The idea of mingling Mexican roots music with US rock and blues is an interesting one, but its execution here does the opposite of what it’s supposed to. Instead of unifying them, Songs of Wood & Steel acts as an argument for their separation. The trot of the Mexican music and the hard, downwards strum of the rock guitar don’t seem to belong together. We get the impression that they exist in separate musical universes, one direct and grindy, the other delicate and rambunctious. The calliope jink of “El Chubasco” is worlds away from the swing of “Red River Road, Part One”, and when they try to come together in “Howling Moon” they seem to be slightly out of synch. This album is a worthy experiment that needs more work.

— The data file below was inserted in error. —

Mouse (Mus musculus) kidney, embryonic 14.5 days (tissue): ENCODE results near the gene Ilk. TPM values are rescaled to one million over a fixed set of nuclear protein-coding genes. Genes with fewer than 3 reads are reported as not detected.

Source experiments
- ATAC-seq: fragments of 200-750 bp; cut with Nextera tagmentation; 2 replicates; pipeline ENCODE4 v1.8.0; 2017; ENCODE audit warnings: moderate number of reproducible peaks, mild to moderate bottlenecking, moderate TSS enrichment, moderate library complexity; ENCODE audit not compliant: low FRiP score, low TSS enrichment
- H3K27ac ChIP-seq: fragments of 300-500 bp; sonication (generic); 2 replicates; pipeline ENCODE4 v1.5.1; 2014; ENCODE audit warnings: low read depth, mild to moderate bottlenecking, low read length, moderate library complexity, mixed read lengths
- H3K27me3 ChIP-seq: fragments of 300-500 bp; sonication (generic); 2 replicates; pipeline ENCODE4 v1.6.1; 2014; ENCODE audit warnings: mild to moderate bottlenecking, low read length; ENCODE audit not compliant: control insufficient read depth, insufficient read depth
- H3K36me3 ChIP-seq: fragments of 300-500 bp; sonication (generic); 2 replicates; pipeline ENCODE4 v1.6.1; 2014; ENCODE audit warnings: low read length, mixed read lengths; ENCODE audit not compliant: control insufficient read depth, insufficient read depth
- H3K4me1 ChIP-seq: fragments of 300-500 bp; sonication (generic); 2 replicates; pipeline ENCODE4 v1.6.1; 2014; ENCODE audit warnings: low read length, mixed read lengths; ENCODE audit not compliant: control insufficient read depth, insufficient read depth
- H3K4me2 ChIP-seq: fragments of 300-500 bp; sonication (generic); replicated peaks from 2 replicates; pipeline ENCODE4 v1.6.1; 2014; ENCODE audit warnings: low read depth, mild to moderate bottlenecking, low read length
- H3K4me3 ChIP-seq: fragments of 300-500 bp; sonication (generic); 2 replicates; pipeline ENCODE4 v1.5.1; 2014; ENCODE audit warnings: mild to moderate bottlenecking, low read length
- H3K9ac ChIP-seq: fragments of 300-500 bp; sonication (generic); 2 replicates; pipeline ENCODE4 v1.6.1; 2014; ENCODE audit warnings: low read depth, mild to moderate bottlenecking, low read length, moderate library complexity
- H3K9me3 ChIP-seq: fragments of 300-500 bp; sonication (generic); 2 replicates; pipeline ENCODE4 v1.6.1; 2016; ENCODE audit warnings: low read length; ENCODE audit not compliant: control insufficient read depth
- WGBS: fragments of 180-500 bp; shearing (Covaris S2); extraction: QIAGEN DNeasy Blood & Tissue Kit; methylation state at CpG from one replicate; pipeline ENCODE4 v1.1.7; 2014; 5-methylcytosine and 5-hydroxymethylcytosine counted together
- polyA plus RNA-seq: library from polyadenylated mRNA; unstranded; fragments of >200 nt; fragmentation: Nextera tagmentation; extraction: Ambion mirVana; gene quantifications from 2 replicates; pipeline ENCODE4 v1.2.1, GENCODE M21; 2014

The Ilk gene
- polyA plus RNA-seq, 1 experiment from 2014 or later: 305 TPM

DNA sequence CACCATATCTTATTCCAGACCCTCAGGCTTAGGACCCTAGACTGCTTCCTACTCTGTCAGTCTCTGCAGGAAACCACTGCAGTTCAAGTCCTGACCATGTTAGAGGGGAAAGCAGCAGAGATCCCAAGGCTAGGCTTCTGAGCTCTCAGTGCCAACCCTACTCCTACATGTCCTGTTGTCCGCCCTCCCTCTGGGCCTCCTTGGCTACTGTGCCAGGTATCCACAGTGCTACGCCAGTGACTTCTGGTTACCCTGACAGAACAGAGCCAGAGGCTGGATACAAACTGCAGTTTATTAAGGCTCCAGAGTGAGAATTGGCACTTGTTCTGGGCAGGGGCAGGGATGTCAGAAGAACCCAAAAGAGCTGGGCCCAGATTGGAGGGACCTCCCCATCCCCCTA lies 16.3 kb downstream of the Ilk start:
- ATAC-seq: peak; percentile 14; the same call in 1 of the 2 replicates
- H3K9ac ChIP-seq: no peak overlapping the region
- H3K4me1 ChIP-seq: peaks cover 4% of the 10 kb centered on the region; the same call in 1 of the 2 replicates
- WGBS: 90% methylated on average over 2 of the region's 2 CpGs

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// Sound Affects
"The man whose songs were recorded by Johnny Cash, Alan Jackson, Ricky Skaggs, David Allan Coe, The Highwaymen, and countless others succumbs to time’s cruel cue that the only token of permanence we have to offer are the effects of shared moments and memories.READ the article